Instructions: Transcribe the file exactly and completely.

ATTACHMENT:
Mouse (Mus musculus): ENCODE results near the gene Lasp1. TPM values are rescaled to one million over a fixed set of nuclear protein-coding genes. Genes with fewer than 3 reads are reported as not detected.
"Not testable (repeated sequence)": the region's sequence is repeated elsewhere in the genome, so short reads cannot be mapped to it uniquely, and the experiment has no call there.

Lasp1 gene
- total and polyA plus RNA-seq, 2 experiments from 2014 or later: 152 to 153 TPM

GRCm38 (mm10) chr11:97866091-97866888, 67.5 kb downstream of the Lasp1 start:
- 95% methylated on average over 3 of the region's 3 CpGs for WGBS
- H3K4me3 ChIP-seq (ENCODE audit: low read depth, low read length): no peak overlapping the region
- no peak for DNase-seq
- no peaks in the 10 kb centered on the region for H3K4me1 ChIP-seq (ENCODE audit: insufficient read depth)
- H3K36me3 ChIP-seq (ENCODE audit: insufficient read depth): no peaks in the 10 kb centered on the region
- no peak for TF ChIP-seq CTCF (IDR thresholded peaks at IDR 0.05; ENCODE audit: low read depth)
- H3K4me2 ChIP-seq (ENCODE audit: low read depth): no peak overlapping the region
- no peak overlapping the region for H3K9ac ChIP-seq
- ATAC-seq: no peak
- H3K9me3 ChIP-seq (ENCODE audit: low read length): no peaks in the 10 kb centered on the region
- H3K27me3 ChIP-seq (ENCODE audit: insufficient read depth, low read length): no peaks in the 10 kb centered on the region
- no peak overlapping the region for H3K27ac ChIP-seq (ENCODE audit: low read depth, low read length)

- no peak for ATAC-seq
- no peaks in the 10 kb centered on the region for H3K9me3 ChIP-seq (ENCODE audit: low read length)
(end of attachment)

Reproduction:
Mouse (Mus musculus): ENCODE results near the gene Lasp1. TPM values are rescaled to one million over a fixed set of nuclear protein-coding genes. Genes with fewer than 3 reads are reported as not detected.
"Not testable (repeated sequence)": the region's sequence is repeated elsewhere in the genome, so short reads cannot be mapped to it uniquely, and the experiment has no call there.

Lasp1 gene
- total and polyA plus RNA-seq, 2 experiments from 2014 or later: 152 to 153 TPM

GRCm38 (mm10) chr11:97866091-97866888, 67.5 kb downstream of the Lasp1 start:
- 95% methylated on average over 3 of the region's 3 CpGs for WGBS
- H3K4me3 ChIP-seq (ENCODE audit: low read depth, low read length): no peak overlapping the region
- no peak for DNase-seq
- no peaks in the 10 kb centered on the region for H3K4me1 ChIP-seq (ENCODE audit: insufficient read depth)
- H3K36me3 ChIP-seq (ENCODE audit: insufficient read depth): no peaks in the 10 kb centered on the region
- no peak for TF ChIP-seq CTCF (IDR thresholded peaks at IDR 0.05; ENCODE audit: low read depth)
- H3K4me2 ChIP-seq (ENCODE audit: low read depth): no peak overlapping the region
- no peak overlapping the region for H3K9ac ChIP-seq
- ATAC-seq: no peak
- H3K9me3 ChIP-seq (ENCODE audit: low read length): no peaks in the 10 kb centered on the region
- H3K27me3 ChIP-seq (ENCODE audit: insufficient read depth, low read length): no peaks in the 10 kb centered on the region
- no peak overlapping the region for H3K27ac ChIP-seq (ENCODE audit: low read depth, low read length)

- no peak for ATAC-seq
- no peaks in the 10 kb centered on the region for H3K9me3 ChIP-seq (ENCODE audit: low read length)